Washington's obsession with tax cuts and deficit reduction is distracting the American people from the slow dismantling of the social contract, and its devastating impact -- financial and otherwise -- on all but the wealthiest among us.
Every year, the Federal Trade Commission, or FTC, negotiates hundreds of millions of dollars in deals with corporations to settle allegations of criminal wrongdoing. However, the FTC has ended up allowing bad actors to claim massive tax deductions for their wrongdoing.
The most important take-away is that your health care is now tied to your taxes and the more you know and understand the better the decisions are that you make.
This budget seems a little like the calm before the pension storm. Unless the state acts, and acts soon, the "pension bomb" explodes next year.
For years the creeping erosion of American hegemony has been evident, from the offshoring of manufacturing jobs which ultimately led to the demise of the middle class, to the defunding of our education system which could only lead to the dumbing down of the population.
Obsolete and entangling alliances have indeed kept the United States "in" these regions with a significant military presence long after the Cold War ended.
Leaders like La Guardia smashed slot machines because slot machines take money from the vulnerable and poor and deliver a large portion of the take to politicians.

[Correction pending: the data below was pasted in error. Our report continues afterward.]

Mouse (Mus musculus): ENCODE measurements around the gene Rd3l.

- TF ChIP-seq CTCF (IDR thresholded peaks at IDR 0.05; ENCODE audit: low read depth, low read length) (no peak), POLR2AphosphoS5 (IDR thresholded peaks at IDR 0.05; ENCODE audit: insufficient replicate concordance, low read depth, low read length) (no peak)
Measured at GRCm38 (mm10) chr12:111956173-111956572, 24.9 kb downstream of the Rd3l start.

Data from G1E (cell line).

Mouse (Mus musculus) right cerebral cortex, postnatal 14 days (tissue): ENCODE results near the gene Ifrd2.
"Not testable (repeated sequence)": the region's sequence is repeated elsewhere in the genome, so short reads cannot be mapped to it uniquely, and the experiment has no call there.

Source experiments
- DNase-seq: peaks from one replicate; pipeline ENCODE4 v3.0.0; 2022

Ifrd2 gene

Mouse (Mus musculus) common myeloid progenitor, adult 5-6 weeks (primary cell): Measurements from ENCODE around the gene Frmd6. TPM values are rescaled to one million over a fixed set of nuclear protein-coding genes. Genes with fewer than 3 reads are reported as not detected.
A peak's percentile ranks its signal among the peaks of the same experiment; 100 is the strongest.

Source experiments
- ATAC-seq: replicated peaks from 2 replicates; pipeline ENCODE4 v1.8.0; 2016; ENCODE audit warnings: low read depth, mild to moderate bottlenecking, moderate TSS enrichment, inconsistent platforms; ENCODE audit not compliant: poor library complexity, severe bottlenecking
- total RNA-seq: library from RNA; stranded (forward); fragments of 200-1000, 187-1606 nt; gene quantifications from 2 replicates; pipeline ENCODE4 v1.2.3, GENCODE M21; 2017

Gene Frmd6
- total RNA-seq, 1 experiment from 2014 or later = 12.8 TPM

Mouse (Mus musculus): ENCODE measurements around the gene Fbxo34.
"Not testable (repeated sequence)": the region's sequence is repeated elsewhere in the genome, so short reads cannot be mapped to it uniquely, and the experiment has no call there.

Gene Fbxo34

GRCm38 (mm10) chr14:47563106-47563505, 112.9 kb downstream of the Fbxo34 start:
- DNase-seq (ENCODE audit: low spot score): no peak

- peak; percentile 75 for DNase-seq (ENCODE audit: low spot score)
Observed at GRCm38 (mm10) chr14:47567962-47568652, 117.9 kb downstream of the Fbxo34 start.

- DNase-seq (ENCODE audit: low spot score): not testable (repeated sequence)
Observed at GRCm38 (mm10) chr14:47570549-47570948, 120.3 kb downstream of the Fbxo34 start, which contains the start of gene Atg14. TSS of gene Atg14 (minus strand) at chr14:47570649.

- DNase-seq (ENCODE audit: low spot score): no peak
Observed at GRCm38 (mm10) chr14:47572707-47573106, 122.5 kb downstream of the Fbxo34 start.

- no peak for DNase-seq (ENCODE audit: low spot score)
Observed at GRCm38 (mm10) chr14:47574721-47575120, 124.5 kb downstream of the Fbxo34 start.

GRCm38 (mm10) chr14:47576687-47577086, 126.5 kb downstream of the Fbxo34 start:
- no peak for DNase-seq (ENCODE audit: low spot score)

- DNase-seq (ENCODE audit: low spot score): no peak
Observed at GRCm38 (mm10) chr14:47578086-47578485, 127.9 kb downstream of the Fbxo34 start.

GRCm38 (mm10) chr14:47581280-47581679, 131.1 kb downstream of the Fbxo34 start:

October is a time we give additional visibility to the disease and those affected by it. But, what does any of this have to do with taxes? This is, after all my tax blog. So, let me tell you.
The problem is that the Democrats still seem to accept the Republicans' parameters for the budget debate. The implication is that current deficits are a serious problem.
Tax time may not be right around the corner, but the last quarter of the year is here, so it's time to get in gear to maximize the potential for tax deductions as the year draws to a close.
There is rottenness at the core of our banking and political system, which relies entirely on the money of others -- taxpayers, pensioners, those who pay insurance and, most disturbingly, future American earnings -- to create short-term, private-sector income around housing and finance. With these profits, the banking system deals in politicians by offering political bulletproofing in the form of low-cost financing for housing using -- you guessed it -- other people's money. Until we deal with this problem, which is deeply entrenched in our election finance system, our government will continue to borrow and tax us to serve its short-term interests even as our lives become more expensive and offer less in return.
Can we tax better, could we -- if we wanted to -- raise more revenue, and how does fairness come into it?
If you do not have health insure during 2014, even for a part of the year, you may owe an individual shared responsibility payment or what will otherwise be felt as a penalty.
The weaknesses in the analogy between government and household finances are too often lost yet this misleading analogy persists, creating confusion, prompting poor decisions and is some of the stimulant underneath the Congressional behavior we see today.
The reason that many people might be sympathetic to shutting down the govPolls consistently show that people grossly overestimate the amount of money going to many less popular categories of spending. This is where the New York Times comes into the picture.
House Republicans have said they just want a "little something" from the Democrats in order to sign a clean debt limit bill. They want some kind of sp...